According to Navigant Research’s recently published report, Electric Motorcycles and Scooters, worldwide sales of e-motorcycles and e-scooters are expected to grow from 5.2 million units in 2015 to just under 6 million units by 2024. Due to the new and expected market entries of Polaris Industries, Yamaha, and Harley-Davidson into the North American and European markets, high-powered e-motorcycles (more than 30 kW/40 hp peak) are expected to achieve by far the largest growth of any segment in this market, growing at a compound annual rate of 35.2% between 2015 and 2024.

E-Scooter and E-Motorcycle Sales by Type, World Markets: 2015-2024

(Source: Navigant Research)

 

The New Volt: More Hybrid & More Electric

— March 9, 2015

In a somewhat ironic twist on the original and short-lived advertising tagline for the Chevrolet Volt, when the all-new second-generation Volt goes on sale this summer, it will be both more hybrid and more electric. When the first Volts arrived at dealerships in December 2010, Chevrolet promoted the extended range electric vehicle (EV) with the line “It’s more car than electric.”

That ill-conceived phrase was intended to communicate to consumers that the Volt would function just like any other car, without the range anxiety issues associated with plug-in battery-powered cars. However, the campaign came on the heels of a PR snafu during the media launch, when it became known that under certain operating conditions, the Volt functioned like other hybrid vehicles, sending a blend of torque from the electric motors and the engine directly to the wheels. Throughout the development of the Volt, General Motors (GM) had insisted that Volt wasn’t just a Prius-like hybrid but an electric car with an engine running a generator to provide juice when the battery was depleted. Within a few months, the much-criticized ad campaign was abandoned.

More Alike

When GM CEO Mary Barra revealed the 2016 Volt at the North American International Auto Show in January, she announced that the vehicle’s electric driving range would go up 30% to 50 miles and that range-extending fuel economy was expected to hit 41 mpg, an increase of more than 10% from the 2015 model. Since then, some additional details have been revealed about how the new Volt actually works, and it turns out that part of the mileage boost is achieved by making the electric drive unit work more like other hybrid vehicles.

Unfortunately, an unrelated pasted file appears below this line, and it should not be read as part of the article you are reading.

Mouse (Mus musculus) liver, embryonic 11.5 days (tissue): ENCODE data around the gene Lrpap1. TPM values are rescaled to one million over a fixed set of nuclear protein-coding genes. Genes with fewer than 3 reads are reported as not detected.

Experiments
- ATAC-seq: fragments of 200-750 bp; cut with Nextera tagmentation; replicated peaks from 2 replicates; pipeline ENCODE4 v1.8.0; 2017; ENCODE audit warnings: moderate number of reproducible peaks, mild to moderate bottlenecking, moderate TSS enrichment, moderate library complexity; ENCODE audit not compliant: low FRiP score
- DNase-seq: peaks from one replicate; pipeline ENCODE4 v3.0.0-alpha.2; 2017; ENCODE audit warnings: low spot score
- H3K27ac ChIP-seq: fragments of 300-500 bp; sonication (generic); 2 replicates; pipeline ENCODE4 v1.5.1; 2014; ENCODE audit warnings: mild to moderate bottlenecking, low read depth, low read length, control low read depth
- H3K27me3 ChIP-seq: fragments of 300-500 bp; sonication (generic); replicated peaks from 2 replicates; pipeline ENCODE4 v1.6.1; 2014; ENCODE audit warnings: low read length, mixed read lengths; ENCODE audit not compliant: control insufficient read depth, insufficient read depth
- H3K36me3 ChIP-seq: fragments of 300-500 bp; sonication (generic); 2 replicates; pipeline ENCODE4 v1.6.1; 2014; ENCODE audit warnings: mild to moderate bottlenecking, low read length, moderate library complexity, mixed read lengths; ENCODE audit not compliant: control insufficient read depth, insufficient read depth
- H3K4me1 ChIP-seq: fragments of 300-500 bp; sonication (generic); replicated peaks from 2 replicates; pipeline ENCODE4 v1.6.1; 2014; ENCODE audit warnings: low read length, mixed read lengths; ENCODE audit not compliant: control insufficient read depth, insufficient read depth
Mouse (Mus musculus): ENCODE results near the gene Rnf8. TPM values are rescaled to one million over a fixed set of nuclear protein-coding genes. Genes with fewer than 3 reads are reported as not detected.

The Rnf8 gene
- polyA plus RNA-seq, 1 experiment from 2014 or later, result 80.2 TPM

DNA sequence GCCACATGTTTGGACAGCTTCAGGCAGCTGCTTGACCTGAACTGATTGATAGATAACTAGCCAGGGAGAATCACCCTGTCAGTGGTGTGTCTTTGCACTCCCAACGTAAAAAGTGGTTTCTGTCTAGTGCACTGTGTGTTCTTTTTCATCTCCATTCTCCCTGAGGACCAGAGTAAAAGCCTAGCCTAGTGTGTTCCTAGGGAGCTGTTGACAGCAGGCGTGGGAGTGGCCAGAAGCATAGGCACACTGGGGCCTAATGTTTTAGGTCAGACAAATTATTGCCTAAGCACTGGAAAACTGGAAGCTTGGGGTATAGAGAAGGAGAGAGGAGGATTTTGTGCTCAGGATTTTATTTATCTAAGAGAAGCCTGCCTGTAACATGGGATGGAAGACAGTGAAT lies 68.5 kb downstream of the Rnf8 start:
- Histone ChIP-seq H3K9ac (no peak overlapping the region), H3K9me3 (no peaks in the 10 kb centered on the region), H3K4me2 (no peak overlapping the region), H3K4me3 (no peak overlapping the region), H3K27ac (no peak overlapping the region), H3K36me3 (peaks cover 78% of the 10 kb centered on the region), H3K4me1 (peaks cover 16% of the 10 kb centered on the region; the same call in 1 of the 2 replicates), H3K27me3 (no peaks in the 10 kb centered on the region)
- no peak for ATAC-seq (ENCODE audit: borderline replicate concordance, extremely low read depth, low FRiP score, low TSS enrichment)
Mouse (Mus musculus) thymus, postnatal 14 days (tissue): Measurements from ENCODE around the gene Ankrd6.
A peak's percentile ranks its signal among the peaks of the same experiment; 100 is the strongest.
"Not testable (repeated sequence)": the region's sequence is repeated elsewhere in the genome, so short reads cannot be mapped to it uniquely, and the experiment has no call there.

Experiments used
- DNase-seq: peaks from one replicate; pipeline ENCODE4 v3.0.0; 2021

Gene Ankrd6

The original Volt drive unit used two motor-generators, one planetary gearset, and two clutches to provide four different operating modes. In three of those modes, only electric power was sent to the wheels, with the higher-speed, range-extended mode supplemented by engine power, because it actually helped improve overall efficiency. The new drive unit is actually more mechanically complex than the original, although improved integration has enabled GM engineers to reduce the weight by about 100 pounds. In addition to the two motor-generators, the unit now has two planetary gearsets and a third clutch that together enable five operating modes. The new Volt also has three extended-range modes, each of which sends engine torque to the drive wheels in combination with torque from one or both motors.

At the Peak

During its gestation, the original Volt triggered a great deal of controversy among both engineers and the political class. Within months of the debut of the original concept, Toyota proclaimed that the Volt’s series hybrid layout was inferior to the parallel power-split configuration of the Prius. It now appears that GM engineers agree with that assessment. The somewhat more complex mechanism of the new Volt is closer to the way in which Toyota, Ford, and even GM’s discontinued two-mode hybrid systems work. The three hybrid modes provide the controls engineers with greater flexibility to keep the new, more powerful engine in the new Volt operating closer to its peak efficiency at all times while still providing improved performance of the old model.

Until the United States Environmental Protection Agency certifies the results sometime this summer, GM is only able to provide projections of the new Volt’s electric driving range and fuel economy. However, data collected through OnStar indicates that approximately 80% of the trips made with the 73,000 Volts sold in the last 4 years were done on electricity alone. With the electric range projected to go from 38 miles to 50 miles, Volt engineers expect drivers of the new model to complete 90% of trips without burning any gasoline, making it significantly more electric as well as more hybrid when the battery has been run down.